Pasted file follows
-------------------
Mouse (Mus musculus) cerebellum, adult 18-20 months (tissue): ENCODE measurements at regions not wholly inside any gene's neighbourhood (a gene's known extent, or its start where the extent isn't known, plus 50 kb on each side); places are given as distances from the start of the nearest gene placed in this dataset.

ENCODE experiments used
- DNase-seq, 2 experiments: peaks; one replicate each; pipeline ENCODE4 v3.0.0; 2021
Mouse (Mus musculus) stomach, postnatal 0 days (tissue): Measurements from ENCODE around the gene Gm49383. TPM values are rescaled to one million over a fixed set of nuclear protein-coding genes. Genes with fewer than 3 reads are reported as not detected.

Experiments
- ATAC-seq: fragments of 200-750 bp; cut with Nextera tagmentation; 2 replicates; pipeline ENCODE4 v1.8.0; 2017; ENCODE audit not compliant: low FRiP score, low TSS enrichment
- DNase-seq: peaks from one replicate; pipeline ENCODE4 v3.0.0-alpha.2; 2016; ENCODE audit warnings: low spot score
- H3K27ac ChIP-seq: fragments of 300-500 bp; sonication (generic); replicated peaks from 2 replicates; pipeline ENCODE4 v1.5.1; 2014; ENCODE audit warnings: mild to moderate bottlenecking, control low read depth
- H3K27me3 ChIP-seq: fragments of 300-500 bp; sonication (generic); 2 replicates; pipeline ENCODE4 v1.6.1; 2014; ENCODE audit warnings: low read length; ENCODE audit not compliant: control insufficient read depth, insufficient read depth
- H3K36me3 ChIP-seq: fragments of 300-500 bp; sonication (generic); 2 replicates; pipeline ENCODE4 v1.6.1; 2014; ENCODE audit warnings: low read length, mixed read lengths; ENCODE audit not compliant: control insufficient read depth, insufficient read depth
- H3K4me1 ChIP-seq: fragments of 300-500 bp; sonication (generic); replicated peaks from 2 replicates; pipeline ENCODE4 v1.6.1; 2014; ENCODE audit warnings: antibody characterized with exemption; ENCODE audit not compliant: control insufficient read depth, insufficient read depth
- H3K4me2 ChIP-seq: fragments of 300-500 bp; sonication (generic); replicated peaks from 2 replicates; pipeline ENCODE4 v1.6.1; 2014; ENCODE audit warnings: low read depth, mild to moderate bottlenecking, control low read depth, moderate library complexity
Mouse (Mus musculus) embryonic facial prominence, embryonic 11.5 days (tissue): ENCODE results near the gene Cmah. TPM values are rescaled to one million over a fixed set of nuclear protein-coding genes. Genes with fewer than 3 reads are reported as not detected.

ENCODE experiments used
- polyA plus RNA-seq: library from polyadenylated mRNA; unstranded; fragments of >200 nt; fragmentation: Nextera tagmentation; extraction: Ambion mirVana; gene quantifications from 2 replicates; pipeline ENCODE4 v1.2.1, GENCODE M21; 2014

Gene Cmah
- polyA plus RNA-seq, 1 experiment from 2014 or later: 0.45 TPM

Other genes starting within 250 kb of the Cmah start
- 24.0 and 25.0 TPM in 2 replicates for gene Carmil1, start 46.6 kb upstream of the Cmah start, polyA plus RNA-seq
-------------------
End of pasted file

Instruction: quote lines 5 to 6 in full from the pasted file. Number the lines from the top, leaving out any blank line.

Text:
Experiments
- ATAC-seq: fragments of 200-750 bp; cut with Nextera tagmentation; 2 replicates; pipeline ENCODE4 v1.8.0; 2017; ENCODE audit not compliant: low FRiP score, low TSS enrichment